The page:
More painful pressure points
You can expect some points to be more sensitive than others. If a needle hits a small nerve, muscle, or blood vessel, you may feel some pain or a more intense sensation. A single sensation is OK as long as it’s brief. Points on the extremities are more likely to produce stronger reactions in the form of dull aches or tingling sensations. Points where there is less flesh, such as near the nails, can sometimes produce a sharper sensation. Most of the time these sensations are short-lived.
As far as places on the body that hurt the most, Choudhury explained, “It really depends on the person. For a lot of people, the feet are more painful since they contain a lot of important energy points.”
You may feel more sensation at the points that are most relevant to your treatment because these places can contain energy stagnation. Choudhury stated that the practitioner should be aware and sensitive to the needs of the person being treated. “It’s really about responding to the specific pattern that [they] present with and treating this appropriately.”
You can expect an acupuncture treatment session to last between 30 to 90 minutes.
Some of the time will be spent discussing your reasons for acupuncture with your practitioner. Depending on your condition and how in-depth this conversation is, some sessions may last longer, especially your first appointment.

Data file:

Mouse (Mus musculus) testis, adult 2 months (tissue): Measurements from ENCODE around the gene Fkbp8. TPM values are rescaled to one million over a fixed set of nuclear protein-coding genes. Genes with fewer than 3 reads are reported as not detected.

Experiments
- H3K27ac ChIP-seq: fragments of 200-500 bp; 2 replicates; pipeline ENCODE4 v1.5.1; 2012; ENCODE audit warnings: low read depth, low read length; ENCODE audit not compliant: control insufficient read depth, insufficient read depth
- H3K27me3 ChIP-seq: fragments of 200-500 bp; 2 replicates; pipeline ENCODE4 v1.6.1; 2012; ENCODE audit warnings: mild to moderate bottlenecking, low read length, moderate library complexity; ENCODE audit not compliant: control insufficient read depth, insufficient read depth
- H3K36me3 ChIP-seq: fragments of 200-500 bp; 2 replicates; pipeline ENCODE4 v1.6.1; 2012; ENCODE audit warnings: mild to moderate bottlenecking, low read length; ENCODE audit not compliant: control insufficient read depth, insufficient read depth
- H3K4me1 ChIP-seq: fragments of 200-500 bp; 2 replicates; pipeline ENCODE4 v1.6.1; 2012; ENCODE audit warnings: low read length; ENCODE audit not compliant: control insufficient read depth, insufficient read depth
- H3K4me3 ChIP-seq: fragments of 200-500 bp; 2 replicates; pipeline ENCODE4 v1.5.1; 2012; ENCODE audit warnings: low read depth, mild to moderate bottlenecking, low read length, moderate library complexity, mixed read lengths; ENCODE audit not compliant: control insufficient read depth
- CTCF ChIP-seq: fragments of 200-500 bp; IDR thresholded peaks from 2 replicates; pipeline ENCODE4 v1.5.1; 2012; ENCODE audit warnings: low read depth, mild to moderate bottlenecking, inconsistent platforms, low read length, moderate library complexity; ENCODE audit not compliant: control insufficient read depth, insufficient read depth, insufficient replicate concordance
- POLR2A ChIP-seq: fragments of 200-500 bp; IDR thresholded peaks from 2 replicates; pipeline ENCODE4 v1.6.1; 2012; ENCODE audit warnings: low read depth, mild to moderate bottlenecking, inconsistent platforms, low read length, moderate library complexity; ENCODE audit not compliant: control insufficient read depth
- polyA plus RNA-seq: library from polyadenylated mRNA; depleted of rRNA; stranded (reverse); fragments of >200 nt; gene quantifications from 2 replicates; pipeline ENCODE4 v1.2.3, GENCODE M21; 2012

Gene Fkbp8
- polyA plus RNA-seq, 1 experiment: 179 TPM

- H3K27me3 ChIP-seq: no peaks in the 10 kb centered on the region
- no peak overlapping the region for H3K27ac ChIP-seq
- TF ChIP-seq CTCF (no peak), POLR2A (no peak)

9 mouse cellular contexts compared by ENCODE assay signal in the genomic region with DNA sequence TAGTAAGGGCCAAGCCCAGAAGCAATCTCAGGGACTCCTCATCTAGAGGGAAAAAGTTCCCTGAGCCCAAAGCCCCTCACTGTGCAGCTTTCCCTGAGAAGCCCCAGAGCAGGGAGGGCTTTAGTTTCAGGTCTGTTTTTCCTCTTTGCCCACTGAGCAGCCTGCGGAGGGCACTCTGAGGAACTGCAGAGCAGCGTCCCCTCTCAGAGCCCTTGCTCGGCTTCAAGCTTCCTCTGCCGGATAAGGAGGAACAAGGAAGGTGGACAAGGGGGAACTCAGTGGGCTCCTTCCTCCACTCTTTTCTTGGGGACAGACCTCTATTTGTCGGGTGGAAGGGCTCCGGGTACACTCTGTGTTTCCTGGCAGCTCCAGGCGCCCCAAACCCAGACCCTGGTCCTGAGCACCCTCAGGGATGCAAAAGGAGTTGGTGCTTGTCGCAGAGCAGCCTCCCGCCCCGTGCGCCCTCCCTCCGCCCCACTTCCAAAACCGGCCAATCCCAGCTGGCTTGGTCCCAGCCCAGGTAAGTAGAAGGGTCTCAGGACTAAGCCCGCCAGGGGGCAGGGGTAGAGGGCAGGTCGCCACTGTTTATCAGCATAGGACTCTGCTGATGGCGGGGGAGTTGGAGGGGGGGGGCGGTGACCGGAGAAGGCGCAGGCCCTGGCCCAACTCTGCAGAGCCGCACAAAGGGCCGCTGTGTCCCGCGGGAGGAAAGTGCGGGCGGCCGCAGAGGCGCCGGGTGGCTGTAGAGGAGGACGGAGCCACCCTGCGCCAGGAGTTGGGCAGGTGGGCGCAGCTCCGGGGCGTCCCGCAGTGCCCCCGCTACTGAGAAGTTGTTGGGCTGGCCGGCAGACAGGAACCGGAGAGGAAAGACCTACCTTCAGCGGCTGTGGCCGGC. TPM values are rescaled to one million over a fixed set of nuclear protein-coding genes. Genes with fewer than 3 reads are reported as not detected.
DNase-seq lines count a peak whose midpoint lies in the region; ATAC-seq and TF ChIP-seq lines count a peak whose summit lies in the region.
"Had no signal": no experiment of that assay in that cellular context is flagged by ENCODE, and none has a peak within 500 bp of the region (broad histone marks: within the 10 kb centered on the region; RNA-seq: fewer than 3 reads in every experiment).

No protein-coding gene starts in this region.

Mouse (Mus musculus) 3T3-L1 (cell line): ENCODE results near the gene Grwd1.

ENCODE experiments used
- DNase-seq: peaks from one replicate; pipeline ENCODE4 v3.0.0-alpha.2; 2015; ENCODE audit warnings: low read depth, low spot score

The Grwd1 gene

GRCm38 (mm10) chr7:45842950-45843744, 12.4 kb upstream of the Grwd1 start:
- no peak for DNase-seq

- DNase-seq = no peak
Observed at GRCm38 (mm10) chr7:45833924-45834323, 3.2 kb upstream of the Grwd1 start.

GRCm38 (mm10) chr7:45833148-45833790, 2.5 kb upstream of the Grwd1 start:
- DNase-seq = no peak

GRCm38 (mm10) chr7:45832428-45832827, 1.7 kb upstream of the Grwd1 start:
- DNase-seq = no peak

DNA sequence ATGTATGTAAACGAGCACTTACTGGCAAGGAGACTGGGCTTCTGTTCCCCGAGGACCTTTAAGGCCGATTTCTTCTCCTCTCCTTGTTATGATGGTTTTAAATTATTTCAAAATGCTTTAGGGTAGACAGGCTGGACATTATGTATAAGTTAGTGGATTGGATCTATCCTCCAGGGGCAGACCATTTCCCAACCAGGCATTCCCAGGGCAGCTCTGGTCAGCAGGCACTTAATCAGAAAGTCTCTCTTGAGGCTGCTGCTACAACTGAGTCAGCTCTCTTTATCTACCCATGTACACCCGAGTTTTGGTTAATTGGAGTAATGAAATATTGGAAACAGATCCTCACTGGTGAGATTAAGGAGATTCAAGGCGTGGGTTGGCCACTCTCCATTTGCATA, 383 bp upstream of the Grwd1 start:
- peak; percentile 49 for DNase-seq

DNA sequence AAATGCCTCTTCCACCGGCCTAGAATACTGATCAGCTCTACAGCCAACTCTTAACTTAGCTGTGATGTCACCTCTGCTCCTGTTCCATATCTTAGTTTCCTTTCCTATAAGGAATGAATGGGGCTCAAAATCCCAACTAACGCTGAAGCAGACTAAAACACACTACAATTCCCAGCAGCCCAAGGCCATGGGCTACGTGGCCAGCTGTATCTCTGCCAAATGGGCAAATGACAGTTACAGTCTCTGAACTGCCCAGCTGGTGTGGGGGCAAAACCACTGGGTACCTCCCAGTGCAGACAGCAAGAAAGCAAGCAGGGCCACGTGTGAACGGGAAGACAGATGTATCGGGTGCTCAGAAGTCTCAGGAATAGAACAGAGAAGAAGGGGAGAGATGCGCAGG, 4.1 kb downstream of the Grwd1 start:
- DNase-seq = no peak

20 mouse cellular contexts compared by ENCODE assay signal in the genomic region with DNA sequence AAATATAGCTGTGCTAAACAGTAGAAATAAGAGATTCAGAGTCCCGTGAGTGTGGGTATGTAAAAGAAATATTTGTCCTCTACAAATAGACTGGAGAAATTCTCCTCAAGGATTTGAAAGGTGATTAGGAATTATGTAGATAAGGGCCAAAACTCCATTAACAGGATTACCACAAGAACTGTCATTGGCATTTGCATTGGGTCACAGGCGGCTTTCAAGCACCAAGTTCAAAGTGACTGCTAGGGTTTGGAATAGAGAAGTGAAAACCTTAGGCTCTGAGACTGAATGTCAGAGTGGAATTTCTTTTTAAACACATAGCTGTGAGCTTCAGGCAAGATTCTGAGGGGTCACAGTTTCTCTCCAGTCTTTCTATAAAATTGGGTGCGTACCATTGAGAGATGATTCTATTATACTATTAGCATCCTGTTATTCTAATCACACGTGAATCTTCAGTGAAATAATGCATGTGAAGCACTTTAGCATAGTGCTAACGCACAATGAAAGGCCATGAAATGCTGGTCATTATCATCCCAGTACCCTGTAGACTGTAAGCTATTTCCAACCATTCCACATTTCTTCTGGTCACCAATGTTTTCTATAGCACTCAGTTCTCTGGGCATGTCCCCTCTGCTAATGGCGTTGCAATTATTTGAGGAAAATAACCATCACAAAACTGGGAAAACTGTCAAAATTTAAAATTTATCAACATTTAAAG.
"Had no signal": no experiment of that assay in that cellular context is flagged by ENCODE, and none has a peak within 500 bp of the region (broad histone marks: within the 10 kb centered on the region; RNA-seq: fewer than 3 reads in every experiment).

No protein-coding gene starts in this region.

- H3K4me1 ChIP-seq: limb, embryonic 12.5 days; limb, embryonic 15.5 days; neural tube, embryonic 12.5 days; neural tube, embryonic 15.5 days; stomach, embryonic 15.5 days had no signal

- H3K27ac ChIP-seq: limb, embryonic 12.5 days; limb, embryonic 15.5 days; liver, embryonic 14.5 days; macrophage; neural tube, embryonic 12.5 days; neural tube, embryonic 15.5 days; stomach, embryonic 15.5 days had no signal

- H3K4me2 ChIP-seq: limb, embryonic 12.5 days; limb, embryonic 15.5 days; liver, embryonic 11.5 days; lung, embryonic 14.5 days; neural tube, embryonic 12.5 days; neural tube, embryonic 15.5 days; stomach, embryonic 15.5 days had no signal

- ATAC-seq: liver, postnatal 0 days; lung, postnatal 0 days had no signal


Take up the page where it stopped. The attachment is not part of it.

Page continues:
The needles will usually be kept in place for 10 to 30 minutes. During this time, you’ll lie still. Some people enter a very relaxed state or fall asleep.
It’s important that you take care of yourself after your treatment, especially during the first 24 hours.
You may feel calm, relaxed, or sleepy. Rest and take it easy, even if you feel energized. Avoid any strenuous activities.
Eat healthy foods including fruits, vegetables, and protein. Drink plenty of water. Avoid alcohol and caffeinated drinks.
Don’t use ice packs since they may interfere with your body’s energy flow. You can use heat packs instead. Massage is recommended and may enhance the benefits of acupuncture.
Usually, any pain you experience during treatment will subside when the treatment stops. You may have some pain or intensified symptoms for a few days following treatment. They should begin to improve within a few weeks. Any mild bruising that happens as a result of treatment will usually clear up within a few days.
Contact your doctor or acupuncturist if you experience any unusual symptoms after your treatment. Some people have developed shortness of breath and pneumothorax after having acupuncture to the chest.
Licensed acupuncturists and doctors are allowed to perform acupuncture in the United States. Training, exam, and licensure requirements vary among states. Trained chiropractors are permitted to practice acupuncture in 34 states. Some states require the chiropractor to have a separate acupuncture license.
“I would caution against getting treatment from someone who isn’t a certified acupuncturist,” Choudhury said. “Most accidents or negative outcomes have been through other types of practitioners.”
If you’re interested in acupuncture but concerned about the pain it may cause, speak with a practitioner. It should be a relatively pain-free experience.
Talk to a doctor before starting any acupuncture treatment program. You can discuss which results you wish to achieve. This is especially important if you have any medical conditions you wish to treat or are taking any medications. Your doctor may be able to recommend an acupuncturist who is best suited to your specific needs.